ASL 2.0 based software contribution to FreeBSD code base

Robert Watson rwatson at
Thu Mar 12 00:54:40 PDT 2009

On Wed, 11 Mar 2009, Saifi Khan wrote:

> Is Apache Software License (ASL) 2.0 based software contributions accepted 
> in FreeBSD code base ?
> Specific case to consider would be:
> a. device driver code released under ASL 2.0
> b. code contributed to kernel (eg. scheduler implementation)
>    under ASL 2.0
> c. code contributed to userland (eg. new implementation of
>   ctags) under ASL 2.0
> Can some of the experienced members share how things work
> within the context of FreeBSD project ?

Four points, really:

(0) One of the important goals of the FreeBSD Project is to produce a
     BSD-licensed operating system.

(1) The FreeBSD Project is concerned about the level of license proliferation
     in the tree, and would like to avoid adding new licenses where it can
     possibly be avoided.  There has been some recent effort to consolidate
     under the simplified (two-clause) BSD license for this reason, but
     tracking down all license holders on more-clause licenses is non-trivial.
     We are no longer accepting new code with the advertising clause in the
     general case, and we are not aware of any major producers of code still
     using that clause.  The advent of licenses such as GPLv3 and CDDL has cost
     the project real developer time and real money to resolve, and that's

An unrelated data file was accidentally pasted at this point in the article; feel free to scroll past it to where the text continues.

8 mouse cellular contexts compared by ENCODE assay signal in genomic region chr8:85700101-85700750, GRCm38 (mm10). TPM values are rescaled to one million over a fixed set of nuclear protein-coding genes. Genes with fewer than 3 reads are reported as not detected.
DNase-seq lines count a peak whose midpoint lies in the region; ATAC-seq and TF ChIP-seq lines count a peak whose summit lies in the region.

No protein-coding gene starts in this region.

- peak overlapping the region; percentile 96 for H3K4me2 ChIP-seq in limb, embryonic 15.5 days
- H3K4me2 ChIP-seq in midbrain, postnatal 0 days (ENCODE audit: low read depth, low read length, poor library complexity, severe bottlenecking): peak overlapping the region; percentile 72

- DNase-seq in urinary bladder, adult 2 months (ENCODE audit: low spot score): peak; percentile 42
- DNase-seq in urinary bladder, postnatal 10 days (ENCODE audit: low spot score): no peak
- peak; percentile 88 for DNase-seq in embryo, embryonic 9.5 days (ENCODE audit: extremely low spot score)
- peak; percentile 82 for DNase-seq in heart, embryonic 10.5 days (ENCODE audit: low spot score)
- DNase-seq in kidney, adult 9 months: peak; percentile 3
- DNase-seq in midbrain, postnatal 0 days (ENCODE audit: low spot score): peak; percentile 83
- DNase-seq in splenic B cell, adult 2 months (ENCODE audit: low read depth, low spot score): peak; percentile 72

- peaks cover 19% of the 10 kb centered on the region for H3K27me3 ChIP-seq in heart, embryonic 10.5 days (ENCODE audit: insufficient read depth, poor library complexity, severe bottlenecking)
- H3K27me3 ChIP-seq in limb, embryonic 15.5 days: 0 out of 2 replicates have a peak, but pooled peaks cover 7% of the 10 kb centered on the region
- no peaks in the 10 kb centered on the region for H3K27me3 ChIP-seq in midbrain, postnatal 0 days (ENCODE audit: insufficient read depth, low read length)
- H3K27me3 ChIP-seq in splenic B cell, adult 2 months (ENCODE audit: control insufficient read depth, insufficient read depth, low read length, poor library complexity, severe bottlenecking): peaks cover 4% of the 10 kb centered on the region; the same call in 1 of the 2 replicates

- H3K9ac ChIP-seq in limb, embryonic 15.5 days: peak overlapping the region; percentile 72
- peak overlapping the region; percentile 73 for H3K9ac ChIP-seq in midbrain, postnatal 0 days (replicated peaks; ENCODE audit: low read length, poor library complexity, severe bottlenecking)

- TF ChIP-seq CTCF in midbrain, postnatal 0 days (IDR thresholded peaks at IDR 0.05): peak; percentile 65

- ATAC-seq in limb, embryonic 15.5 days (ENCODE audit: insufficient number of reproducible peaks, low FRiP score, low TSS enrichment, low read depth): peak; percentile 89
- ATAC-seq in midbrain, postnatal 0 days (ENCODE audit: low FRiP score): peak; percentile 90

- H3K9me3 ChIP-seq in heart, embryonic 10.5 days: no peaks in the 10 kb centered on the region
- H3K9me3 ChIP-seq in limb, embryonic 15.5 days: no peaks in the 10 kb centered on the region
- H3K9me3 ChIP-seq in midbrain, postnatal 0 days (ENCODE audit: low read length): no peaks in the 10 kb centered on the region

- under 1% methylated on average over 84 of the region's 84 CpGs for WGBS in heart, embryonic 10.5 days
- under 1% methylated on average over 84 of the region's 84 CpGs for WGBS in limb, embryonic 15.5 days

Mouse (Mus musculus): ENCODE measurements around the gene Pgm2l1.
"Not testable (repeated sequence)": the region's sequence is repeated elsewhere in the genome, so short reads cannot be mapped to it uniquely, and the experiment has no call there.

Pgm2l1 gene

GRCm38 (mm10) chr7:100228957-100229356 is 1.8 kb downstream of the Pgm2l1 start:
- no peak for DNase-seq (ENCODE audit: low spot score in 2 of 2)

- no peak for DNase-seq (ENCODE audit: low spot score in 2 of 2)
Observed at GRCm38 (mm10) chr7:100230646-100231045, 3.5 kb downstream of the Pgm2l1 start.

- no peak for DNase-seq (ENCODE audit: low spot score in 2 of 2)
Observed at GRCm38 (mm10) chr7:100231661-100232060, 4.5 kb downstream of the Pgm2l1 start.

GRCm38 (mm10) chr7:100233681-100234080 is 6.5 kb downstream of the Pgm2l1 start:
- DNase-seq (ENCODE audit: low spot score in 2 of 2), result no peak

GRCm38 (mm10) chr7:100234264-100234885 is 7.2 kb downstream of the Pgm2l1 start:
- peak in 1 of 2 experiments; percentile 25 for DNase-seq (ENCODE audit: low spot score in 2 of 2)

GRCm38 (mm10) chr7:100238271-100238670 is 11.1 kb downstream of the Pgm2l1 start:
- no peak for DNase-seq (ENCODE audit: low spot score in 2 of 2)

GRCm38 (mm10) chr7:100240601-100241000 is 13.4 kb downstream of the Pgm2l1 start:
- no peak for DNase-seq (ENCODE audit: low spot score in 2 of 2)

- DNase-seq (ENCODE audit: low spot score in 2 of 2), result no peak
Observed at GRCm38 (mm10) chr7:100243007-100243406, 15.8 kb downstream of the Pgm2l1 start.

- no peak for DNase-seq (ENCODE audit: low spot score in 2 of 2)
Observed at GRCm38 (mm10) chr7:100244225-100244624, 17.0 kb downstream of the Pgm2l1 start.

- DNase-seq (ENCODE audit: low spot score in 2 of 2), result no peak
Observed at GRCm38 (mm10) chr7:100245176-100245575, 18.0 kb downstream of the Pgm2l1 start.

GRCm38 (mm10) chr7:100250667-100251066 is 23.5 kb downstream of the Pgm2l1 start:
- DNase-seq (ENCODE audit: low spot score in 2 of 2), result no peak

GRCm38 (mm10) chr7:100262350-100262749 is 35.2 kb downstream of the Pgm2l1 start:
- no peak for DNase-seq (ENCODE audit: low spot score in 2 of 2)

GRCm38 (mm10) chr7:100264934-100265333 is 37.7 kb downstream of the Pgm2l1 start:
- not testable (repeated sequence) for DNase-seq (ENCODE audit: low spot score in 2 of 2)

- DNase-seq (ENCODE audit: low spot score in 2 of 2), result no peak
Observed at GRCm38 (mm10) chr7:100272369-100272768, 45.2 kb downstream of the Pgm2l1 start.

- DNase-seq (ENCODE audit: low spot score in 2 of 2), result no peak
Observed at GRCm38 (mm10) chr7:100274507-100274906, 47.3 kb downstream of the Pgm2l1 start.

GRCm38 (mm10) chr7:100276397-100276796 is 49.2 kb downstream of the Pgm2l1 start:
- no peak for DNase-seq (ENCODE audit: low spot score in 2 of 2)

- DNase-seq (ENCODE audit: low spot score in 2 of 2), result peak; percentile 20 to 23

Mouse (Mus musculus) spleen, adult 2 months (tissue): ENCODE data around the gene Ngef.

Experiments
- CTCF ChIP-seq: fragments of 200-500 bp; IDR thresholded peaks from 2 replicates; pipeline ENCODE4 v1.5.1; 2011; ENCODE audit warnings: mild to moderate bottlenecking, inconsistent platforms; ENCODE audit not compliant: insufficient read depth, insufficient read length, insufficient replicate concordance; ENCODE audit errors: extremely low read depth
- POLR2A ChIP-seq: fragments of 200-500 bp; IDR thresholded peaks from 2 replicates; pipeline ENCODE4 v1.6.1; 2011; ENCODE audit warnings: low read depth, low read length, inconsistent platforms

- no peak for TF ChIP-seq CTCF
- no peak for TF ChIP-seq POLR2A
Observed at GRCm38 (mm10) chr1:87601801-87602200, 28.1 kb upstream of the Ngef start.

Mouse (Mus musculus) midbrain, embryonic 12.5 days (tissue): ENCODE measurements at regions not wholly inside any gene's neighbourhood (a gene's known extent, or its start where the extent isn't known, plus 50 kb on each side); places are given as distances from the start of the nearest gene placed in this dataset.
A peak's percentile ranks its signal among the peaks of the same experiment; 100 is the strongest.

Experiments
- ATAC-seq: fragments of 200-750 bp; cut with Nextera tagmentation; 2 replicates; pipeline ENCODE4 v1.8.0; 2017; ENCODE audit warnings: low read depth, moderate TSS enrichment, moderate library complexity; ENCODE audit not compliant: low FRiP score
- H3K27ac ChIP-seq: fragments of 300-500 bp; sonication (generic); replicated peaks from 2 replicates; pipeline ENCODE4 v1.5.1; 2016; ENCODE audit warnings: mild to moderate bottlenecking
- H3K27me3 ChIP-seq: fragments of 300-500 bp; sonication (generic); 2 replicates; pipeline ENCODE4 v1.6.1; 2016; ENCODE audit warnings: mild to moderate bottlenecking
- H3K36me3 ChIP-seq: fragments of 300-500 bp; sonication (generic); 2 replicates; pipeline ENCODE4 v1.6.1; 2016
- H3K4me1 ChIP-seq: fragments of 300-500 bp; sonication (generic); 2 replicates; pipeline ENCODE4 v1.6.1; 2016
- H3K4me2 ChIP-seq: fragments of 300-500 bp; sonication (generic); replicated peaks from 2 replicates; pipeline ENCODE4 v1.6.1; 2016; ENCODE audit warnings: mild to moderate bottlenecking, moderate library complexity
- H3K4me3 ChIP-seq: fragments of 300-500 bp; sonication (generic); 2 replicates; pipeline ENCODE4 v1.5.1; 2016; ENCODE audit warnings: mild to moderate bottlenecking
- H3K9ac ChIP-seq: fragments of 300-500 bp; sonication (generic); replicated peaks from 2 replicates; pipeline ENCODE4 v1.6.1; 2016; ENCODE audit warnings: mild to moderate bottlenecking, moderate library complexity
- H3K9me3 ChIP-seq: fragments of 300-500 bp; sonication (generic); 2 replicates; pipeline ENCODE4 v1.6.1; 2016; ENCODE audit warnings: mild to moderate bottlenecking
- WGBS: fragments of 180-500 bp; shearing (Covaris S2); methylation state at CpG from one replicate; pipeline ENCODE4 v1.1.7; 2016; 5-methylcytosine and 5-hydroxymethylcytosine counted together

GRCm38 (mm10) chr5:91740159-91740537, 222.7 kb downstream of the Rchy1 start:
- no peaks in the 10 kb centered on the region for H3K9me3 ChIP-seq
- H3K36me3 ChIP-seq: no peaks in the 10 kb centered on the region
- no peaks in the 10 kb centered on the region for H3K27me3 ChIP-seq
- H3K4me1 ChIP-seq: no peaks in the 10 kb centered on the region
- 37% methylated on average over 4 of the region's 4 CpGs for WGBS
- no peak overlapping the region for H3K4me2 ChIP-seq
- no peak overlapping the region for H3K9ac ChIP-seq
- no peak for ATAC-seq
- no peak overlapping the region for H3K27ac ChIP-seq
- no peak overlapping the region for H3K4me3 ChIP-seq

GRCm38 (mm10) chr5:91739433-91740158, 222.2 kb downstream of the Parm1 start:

really rather a waste.

(2) Licenses such as ASL, APSL, and CDDL are significantly more complicated
     than most existing licenses in the tree, and as such risk being in
     conflict with each other.  For example, can you combine code under
     arbitrary combinations of two or three of these licenses?  Lawyers have to
     get involved to answer questions of these sorts.  We would like not to
     invoke (expensive) lawyers frequently or at all.

(3) In general, base kernel components to be included in the GENERIC kernel
     cannot be under non-BSD/MIT/ISC licenses.  We do have non-BSD licensed
     code in the base tree, but generally under "exceptional" circumstances --
     a truly compelling technical need (we require a compiler, but there are
     currently only GPL compilers in open source, so we have one).  There is a
     concerted ongoing effort to remove or replace non-BSD licensed components
     in the system with BSD-licensed ones.

The only recent exceptions in this arena have been CDDL code from OpenSolaris 
-- ZFS and DTrace, and with DTrace there was a significant delay in importing 
the code while we worked through license issues and made sure that the GENERIC 
kernel did not include any CDDL code.  Several of our large corporate 
consumers have policies that CDDL code does not ship in their products and so 
we also have careful source tree separation.

So in short: we would heavily discourage code being submitted under non-BSD 
licenses on the basis that our goal is to produce a BSD-licensed system, 
license proliferation has real-world overhead especially in terms of 
constrained developer and lawyer time, makes it harder for FreeBSD end-users 
to understand their rights and whether or not they can combine components, and 
when other licenses are used they require very special handling.

Robert N M Watson
Computer Laboratory
University of Cambridge

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